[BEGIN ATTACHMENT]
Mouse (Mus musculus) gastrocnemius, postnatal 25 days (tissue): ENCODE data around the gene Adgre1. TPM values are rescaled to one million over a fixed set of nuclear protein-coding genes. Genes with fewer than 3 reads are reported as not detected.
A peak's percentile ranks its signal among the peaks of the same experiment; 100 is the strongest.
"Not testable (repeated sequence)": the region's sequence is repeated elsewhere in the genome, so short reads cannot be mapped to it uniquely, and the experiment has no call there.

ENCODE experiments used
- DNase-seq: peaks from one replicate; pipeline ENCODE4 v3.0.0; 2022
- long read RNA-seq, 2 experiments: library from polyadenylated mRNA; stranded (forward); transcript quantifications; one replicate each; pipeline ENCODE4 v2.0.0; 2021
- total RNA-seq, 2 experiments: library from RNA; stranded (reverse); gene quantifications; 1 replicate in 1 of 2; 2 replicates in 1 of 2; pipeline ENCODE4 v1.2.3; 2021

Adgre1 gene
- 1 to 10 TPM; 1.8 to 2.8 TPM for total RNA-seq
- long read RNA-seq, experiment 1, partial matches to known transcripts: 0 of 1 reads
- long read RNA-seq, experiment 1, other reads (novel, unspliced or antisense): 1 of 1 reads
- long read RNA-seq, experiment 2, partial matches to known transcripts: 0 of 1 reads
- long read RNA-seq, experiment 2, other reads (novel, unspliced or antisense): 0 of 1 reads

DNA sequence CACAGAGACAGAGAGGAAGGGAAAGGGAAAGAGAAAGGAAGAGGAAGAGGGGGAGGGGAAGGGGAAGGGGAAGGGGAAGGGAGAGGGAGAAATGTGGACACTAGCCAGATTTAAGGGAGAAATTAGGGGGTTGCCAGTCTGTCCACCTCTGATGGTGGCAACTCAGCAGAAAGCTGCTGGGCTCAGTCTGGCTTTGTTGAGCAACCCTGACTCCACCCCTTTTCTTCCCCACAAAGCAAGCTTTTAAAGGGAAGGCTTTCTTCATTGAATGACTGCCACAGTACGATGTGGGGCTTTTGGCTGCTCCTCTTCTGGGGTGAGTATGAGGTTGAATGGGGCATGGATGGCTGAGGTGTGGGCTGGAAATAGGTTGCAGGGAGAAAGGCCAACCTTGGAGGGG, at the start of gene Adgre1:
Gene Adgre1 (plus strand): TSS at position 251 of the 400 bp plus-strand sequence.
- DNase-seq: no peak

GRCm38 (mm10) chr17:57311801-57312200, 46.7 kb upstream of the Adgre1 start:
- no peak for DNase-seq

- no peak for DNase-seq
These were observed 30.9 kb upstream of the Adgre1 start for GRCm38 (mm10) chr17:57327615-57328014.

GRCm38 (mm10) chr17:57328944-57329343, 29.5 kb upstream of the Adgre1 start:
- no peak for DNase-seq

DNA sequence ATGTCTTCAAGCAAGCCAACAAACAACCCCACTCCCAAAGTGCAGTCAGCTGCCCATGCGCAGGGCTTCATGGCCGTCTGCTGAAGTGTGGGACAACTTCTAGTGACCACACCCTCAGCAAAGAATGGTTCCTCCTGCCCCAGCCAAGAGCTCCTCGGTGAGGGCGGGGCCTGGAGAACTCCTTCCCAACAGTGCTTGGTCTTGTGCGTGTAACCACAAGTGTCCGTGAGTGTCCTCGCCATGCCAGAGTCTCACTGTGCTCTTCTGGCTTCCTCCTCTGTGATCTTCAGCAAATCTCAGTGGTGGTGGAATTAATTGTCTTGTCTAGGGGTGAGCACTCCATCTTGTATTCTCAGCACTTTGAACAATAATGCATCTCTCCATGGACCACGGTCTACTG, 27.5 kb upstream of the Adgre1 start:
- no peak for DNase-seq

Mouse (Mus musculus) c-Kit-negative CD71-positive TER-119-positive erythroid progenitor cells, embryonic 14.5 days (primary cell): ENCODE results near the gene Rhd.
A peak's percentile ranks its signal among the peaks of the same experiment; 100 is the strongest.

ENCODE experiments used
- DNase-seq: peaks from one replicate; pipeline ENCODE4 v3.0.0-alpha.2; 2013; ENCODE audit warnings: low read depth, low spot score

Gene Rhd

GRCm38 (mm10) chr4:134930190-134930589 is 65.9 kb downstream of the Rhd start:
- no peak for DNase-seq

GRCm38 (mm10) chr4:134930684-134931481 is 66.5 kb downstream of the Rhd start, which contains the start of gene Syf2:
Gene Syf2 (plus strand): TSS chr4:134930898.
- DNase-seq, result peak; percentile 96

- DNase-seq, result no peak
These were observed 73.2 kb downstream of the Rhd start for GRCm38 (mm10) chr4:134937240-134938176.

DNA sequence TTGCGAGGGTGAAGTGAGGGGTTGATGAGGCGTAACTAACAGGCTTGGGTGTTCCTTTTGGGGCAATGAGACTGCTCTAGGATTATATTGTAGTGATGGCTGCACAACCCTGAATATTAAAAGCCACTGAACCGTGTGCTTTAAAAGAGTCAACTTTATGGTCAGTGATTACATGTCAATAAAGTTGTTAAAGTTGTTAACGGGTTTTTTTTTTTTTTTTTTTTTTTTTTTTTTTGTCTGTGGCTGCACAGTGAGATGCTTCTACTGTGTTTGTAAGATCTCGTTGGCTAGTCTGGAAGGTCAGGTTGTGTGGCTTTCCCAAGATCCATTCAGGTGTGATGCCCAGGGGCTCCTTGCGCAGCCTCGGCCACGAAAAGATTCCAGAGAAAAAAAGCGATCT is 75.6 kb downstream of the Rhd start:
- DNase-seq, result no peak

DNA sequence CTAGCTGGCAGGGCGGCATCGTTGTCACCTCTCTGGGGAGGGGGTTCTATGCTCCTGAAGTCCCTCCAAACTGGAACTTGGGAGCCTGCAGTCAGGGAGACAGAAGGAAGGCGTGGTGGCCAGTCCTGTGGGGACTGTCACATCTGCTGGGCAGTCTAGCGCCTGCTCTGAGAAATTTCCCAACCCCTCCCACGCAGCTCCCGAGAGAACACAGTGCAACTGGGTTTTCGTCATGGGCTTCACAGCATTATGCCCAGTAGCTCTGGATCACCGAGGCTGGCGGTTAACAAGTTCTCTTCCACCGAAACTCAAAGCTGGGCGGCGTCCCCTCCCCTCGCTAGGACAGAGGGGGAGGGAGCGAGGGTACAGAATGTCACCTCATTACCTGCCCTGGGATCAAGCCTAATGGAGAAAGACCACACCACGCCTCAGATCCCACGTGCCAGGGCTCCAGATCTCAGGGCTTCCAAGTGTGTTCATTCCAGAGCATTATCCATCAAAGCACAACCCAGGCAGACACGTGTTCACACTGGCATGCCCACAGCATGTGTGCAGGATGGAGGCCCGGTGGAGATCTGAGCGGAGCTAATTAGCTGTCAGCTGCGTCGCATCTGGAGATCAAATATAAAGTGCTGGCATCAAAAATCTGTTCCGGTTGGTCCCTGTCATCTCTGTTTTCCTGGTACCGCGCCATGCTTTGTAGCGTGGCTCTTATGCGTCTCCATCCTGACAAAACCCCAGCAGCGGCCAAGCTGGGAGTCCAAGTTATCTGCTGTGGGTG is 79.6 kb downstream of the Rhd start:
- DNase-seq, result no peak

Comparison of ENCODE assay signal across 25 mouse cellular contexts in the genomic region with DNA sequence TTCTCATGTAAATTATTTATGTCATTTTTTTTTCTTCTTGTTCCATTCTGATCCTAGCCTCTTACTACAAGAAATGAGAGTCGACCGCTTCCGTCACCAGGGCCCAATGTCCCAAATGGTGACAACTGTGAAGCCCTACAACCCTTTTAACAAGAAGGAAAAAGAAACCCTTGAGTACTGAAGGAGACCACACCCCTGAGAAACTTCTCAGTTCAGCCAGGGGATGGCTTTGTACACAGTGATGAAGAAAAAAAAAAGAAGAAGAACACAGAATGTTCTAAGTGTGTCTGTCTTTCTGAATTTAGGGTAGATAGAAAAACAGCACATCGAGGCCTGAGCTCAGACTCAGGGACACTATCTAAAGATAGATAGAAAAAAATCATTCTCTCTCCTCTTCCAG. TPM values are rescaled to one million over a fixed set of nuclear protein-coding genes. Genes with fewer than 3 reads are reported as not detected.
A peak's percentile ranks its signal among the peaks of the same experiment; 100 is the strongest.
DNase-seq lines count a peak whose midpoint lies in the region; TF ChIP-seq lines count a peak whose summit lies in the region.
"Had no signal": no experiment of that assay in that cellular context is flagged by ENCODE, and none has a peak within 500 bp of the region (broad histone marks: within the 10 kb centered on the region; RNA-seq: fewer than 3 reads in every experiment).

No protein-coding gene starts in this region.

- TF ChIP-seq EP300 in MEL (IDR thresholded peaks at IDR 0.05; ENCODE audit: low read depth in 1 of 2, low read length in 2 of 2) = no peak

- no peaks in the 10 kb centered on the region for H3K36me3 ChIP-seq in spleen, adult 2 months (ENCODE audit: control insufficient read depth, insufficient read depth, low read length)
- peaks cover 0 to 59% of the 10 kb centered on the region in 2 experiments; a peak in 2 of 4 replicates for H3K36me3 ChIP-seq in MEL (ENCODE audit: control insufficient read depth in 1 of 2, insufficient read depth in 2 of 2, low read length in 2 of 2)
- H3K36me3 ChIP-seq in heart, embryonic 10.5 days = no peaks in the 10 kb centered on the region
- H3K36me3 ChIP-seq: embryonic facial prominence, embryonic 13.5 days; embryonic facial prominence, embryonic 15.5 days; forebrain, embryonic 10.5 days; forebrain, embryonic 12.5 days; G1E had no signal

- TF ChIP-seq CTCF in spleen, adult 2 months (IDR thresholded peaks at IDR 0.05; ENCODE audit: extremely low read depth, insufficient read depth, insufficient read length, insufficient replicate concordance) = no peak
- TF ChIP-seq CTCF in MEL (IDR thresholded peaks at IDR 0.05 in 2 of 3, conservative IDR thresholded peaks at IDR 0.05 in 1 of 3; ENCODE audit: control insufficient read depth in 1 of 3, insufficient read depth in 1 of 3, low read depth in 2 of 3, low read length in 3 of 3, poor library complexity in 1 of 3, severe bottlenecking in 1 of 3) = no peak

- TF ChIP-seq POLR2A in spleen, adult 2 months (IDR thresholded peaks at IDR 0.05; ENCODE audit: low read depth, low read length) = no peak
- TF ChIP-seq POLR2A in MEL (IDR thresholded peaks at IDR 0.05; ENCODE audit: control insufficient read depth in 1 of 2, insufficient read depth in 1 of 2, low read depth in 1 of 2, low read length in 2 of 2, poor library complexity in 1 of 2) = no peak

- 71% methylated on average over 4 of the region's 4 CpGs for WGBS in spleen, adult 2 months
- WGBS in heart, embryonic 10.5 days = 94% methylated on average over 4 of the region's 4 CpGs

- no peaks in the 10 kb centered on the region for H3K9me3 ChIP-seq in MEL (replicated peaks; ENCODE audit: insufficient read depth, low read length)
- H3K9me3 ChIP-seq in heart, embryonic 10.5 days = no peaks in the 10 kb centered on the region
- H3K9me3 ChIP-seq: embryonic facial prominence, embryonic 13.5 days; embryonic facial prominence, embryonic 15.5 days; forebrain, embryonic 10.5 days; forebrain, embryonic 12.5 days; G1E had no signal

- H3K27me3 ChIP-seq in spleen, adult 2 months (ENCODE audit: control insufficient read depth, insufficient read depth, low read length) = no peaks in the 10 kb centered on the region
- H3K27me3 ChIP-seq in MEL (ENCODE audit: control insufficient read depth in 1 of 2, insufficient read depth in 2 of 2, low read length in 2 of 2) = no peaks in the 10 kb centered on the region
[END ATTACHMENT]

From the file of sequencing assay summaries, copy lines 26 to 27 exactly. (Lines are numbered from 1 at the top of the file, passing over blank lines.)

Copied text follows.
A peak's percentile ranks its signal among the peaks of the same experiment; 100 is the strongest.

ENCODE experiments used